Ford’s Hard-Working Pickup Continues to Move Upmarket
By Derek Price
Ford’s Super Duty pickup is designed from the ground up to do hard work, but it’s a far cry from a stripped-down work truck.
While you can order a basic Super Duty starting at $33,150 — an impressive price considering what this truck is engineered to do, with a maximum conventional tow rating of 21,000 pounds — the biggest surprise is just how comfortably it can do the job.
Heavy-duty pickups, and Ford’s Super Duty range of F-250, F-350 and F-450 trucks in particular, have been in a race to add more technology, refinement and luxury at every price point in recent years.
Consider this: for 2019, the Super Duty is offering a 10-speaker, 1,000-watt B&O PLAY sound system. With the Bang & Olufsen brand behind it, it’s the kind of high-end audiophile system you might expect to find in a European luxury-car showroom, not necessarily in a truck that can pull a 35,000-pound gooseneck trailer behind it.
Other changes for 2019 include a new appearance package on the Lariat Sport with painted 20-inch wheels and the optional FordPass Connect system with a 4G cellular modem for staying connected on the go.
I could see FordPass Connect being especially useful for people who use their truck as a mobile office. Connecting multiple laptops to its WiFi hot spot is a breeze, with fast 4G speeds sharable with up to 10 devices. What is a simple entertainment feature on ordinary Fords can become a powerful tool for productivity on a built-for-work pickup like this.
Its strong backbone remains unchanged. It’s still built on a stout frame made from extremely strong steel, and it retains what Ford calls a “high-strength, military-grade, aluminum-alloy body.”
Ford’s attention to detail in this truck makes it drive like a dream. It has a comfortable, smooth ride — even smoother when laden with cargo or pulling a load — and is shockingly quiet at highway speeds. Despite being built for commercial-grade capability, it’s impressively civilized over the road.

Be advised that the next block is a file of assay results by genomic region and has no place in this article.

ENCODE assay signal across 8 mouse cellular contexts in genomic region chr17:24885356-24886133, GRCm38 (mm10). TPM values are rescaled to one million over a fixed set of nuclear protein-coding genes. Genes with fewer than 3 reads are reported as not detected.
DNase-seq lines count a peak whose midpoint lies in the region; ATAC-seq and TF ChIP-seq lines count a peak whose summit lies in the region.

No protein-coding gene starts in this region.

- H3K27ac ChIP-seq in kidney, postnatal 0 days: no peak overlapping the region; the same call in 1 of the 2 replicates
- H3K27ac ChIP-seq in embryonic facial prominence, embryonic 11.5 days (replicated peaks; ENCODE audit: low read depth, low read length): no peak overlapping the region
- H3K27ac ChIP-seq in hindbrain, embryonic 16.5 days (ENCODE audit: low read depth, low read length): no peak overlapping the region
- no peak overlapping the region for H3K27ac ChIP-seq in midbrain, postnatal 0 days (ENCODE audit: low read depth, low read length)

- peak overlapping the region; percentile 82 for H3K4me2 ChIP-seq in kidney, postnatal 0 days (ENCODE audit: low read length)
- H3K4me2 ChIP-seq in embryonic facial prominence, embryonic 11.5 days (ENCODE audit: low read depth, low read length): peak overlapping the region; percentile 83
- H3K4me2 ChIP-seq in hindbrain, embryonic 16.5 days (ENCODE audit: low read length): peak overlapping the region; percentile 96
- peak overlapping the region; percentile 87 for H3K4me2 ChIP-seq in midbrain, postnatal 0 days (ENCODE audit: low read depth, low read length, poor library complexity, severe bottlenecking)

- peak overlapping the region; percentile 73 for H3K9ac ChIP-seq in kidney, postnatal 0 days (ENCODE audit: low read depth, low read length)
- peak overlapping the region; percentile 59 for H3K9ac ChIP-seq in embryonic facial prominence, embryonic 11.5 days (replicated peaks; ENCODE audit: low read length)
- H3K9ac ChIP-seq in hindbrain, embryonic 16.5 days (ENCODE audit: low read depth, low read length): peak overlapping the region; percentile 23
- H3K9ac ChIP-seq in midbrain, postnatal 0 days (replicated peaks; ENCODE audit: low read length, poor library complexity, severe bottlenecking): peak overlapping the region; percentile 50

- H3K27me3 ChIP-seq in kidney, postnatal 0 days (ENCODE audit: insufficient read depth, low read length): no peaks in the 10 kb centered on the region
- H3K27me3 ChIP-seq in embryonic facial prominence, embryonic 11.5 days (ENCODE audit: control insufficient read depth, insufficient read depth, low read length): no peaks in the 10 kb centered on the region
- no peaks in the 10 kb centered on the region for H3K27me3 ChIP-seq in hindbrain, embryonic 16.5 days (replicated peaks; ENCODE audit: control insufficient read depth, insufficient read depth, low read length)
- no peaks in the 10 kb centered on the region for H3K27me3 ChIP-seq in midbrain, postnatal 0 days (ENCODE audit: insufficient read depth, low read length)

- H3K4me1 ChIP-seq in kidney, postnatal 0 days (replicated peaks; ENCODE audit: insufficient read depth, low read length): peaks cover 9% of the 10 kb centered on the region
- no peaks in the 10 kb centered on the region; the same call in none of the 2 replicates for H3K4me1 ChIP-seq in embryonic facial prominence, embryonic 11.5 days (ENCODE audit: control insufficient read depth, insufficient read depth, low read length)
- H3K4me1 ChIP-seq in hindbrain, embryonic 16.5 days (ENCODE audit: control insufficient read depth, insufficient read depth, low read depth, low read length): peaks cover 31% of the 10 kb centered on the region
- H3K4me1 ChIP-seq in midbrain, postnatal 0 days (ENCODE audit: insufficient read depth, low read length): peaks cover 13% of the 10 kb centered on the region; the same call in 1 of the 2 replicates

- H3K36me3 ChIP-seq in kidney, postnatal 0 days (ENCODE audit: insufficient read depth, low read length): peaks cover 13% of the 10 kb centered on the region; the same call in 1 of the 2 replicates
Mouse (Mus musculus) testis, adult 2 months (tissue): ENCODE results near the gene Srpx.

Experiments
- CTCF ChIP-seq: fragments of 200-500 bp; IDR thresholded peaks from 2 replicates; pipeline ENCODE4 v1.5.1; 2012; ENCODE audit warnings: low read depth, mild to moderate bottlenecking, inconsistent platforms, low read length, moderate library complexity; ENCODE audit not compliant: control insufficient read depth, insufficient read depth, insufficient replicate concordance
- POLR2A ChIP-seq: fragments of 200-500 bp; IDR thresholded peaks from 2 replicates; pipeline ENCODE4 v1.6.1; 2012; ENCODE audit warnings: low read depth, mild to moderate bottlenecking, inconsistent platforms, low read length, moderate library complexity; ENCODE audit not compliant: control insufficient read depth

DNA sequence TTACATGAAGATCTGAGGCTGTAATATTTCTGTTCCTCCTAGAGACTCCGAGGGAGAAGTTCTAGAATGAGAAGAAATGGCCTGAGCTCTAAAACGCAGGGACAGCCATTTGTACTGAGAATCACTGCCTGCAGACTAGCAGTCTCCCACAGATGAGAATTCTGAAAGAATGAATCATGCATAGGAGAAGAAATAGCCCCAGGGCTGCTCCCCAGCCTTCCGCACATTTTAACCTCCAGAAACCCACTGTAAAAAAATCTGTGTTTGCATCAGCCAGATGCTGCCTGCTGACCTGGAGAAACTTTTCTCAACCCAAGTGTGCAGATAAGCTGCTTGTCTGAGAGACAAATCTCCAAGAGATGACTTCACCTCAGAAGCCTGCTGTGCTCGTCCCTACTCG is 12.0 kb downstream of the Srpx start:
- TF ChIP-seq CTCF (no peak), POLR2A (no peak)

Power comes from a choice of two highly capable engines: a 6.2-liter gasoline V8, or a 6.7-liter Power Stroke diesel. After driving both, I prefer the diesel for its monumental, instant burst of torque that’s perfect for towing heavy loads. It’s pricey at $9,120 as an upgrade, but it’s worth every penny for people who need the numbers it generates for the task at hand. That price is made more palatable, too, by its reputation for durability and high values on the resale market.
When you add content and luxury features, it’s not uncommon to see the price of a fully outfitted Super Duty rise over $60,000 or even more. This truck famously topped out with a sticker price over $100,000 last year with all the options added to its ultra-high-end Limited trim level.
Granted, very few people will be buying $100,000 pickups. But the fact that you can build it up to such a high level, with the capability, technology and quality materials to justify that price, says a lot about the potential that lies under every Super Duty’s skin.